godairiki bosatsu 五大力菩薩
KEY WORD : art history / iconography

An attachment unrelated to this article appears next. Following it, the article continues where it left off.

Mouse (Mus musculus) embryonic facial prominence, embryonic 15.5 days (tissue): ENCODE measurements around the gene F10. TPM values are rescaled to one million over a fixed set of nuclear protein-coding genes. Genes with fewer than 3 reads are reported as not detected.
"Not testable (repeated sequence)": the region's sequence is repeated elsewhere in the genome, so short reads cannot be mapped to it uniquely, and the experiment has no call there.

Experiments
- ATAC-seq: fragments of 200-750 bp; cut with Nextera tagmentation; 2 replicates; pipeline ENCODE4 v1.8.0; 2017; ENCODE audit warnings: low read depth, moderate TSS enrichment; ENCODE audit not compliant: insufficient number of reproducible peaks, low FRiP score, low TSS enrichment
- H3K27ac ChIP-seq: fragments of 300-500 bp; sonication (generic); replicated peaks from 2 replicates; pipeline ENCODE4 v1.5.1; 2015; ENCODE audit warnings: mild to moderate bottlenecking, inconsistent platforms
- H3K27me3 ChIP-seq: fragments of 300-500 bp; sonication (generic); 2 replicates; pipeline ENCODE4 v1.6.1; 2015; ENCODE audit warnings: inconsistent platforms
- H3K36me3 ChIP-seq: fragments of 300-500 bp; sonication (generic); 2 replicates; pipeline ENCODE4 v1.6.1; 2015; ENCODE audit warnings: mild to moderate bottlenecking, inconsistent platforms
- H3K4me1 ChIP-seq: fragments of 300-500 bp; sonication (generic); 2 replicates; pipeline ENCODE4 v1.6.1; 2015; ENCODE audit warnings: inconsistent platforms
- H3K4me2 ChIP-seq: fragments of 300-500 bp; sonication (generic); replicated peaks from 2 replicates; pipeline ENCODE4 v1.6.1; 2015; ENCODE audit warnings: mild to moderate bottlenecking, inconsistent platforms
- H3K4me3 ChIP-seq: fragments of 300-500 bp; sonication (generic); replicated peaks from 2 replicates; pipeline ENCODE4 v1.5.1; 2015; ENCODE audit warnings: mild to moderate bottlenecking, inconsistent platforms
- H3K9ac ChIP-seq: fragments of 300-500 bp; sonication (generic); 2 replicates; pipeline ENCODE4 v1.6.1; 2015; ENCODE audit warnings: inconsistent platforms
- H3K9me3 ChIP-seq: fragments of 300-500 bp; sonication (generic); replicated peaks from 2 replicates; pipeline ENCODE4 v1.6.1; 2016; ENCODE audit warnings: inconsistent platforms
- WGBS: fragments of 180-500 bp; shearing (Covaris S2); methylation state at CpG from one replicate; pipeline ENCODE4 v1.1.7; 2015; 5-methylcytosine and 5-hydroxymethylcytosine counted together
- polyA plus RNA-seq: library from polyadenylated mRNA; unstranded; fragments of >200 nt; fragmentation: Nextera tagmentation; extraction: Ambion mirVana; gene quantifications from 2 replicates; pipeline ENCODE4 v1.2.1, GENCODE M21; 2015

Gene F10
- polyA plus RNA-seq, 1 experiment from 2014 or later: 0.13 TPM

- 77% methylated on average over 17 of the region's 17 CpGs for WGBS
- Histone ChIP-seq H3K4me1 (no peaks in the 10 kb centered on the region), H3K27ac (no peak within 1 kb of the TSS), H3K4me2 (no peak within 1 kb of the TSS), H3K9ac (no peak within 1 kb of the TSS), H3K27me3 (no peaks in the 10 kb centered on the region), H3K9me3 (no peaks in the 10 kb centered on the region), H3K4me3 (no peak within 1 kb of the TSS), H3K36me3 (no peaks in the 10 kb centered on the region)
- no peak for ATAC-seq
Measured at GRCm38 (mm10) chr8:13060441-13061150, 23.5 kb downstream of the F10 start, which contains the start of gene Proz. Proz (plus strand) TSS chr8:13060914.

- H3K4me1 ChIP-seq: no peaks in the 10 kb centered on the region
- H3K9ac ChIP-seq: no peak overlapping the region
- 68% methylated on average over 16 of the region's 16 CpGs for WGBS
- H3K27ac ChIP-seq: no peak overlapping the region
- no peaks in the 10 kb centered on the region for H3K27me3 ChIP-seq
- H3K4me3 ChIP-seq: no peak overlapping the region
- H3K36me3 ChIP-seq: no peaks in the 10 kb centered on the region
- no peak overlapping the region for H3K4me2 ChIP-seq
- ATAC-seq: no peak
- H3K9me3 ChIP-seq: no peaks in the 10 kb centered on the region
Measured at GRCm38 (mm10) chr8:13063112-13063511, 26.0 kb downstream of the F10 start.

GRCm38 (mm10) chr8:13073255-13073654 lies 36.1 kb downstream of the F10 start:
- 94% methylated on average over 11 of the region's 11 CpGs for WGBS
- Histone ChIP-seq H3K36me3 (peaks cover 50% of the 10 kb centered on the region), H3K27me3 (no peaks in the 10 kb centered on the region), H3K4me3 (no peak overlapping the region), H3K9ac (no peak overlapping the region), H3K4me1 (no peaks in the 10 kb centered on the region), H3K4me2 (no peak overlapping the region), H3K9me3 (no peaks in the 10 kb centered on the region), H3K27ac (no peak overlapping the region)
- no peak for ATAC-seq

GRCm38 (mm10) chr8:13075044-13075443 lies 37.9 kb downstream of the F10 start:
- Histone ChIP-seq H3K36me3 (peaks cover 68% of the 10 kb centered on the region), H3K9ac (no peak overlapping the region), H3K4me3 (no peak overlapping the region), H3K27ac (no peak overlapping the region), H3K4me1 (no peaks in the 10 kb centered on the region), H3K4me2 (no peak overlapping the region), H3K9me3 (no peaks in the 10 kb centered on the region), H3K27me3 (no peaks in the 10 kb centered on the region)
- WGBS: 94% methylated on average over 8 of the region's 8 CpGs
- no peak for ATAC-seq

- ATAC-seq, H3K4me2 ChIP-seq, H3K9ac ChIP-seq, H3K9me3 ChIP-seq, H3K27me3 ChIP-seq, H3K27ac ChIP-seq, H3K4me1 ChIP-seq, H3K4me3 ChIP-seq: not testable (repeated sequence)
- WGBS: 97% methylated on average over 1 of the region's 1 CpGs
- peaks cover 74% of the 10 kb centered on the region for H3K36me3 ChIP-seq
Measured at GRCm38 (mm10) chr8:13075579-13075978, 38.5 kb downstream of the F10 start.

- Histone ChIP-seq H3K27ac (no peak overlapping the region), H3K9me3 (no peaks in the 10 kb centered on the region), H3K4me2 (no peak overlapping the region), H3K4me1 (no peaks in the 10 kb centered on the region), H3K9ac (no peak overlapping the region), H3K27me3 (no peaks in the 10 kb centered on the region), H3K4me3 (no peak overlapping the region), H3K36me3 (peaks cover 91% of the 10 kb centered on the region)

Lit. five great bodhisattvas of strength. Also godairikiku 五大力吼 (five roars of great strength) or godairikison 五大力尊 (five revered ones of great strength). These five bodhisattvas *bosatsu 菩薩 are described in Chapter 7 of the the Buddhist text NINNOUGYOU 仁王経 as protecting the lands of kings who uphold Buddhism, particularly through obedience to the Tripitaka or three divisions of the Buddhist canon. These consist of the sutras which are the teachings of the Buddha, the rinaya which are the rules of monastic discipline and the abhidharma, which are the commentaries on the other two. Their order, names and attributes differ somewhat in the two translations of this sutra, the earlier of which is by Kumarajiva (Jp: Kumarajuu 鳩摩羅什; 344-413/350-409) and the second by Amoghavajra (Jp: Fukuu 不空; 705-74). In the latter they are referred to collectively as simply the bodhisattvas of the five directions, gohou bosatsu 五方菩薩. In Kumarajiva's old translation kyuuyaku 旧訳, they appear as Kongouku 金剛吼 (wheel), Ryuuouku 龍王吼(lamp), Muijuurikiku 無畏十力吼 (vajra), Raidenku 雷電吼 (net) and Muryourikiku 無量力吼 (sword). In Amoghavajra's new translation shin'yaku 新訳; they appear as Kongoushu 金剛手(Sk: Vajrapani; east, vajra), Kongouhou 金剛宝 (Sk: Vajraratna; south, jewel), Kongouri 金剛利 (Sk:Vajratiksna; west, sword), Kongouyakusha 金剛薬叉 (Sk: Vajrayaksa; north, bell), and Kongouharamitta 金剛波羅蜜多 (Sk: Vajraparamita; centre, wheel). The NINNOUGYOU 仁王経 (generally considered to be an apocryphal work composed in China) was revered in Japan from the Nara period onwards as one of the three state-protecting sutras GOKOKU SANBUKYOU 護国三部経, and the cult of the godairiki bosatsu spread with the institutionalization of the ninnou-e 仁王会, a practice based on the NINNOUGYOU. This ritual which aimed to protect the country was first held in the tenth year of the reign of Empress Saimei 斉明(660). The ninnou-e was celebrated at the foot of Mt. Kouya 高野 in Jison-in 慈尊院 (826) Wakayama prefecture, and then was revived, after a break (1108) in the Kondou 金堂, with the main image *honzon 本尊, for the ceremony being stored in Kitamuro-in 北室院. A variation of the ninnou-e performed annually at Daigoji 醍醐寺 in Kyoto, is in fact called godairiki-san 五大力さん although it is strongly tinged with elements of the cult of the *godai myouou 五大明王. The godairiki bosatsu are depicted in wrathful form, with Kongou seated on a lotus and the other four standing with one leg raised. All extant images date from the Heian period or later, and are related to the celebration of the ninnou-e. Early examples of the godairiki include the iconographic drawing of the *Ninnougyou mandara 仁王経曼荼羅 in the Spencer Collection in the New York Public Library and the set of five standing images in Akishinodera 秋篠寺, Nara. A set of early line drawings *hakubyou 白描 is preserved at Fugen-in 普賢院 in Mt. Kouya. Polychrome depictions include a single-scroll representation kept at Kitamuro-in and a set originally of five hanging scrolls thought to date from the late Heian period and now kept at Yuushi Hachimankou juuhakkain 有志八幡講十八箇院, both in Mt. Kouya. Two scrolls of the latter set were lost in a fire in 1888, and the remaining three (Kongouku, Ryuuoku and Muijuurikiku) have been designated national treasures.


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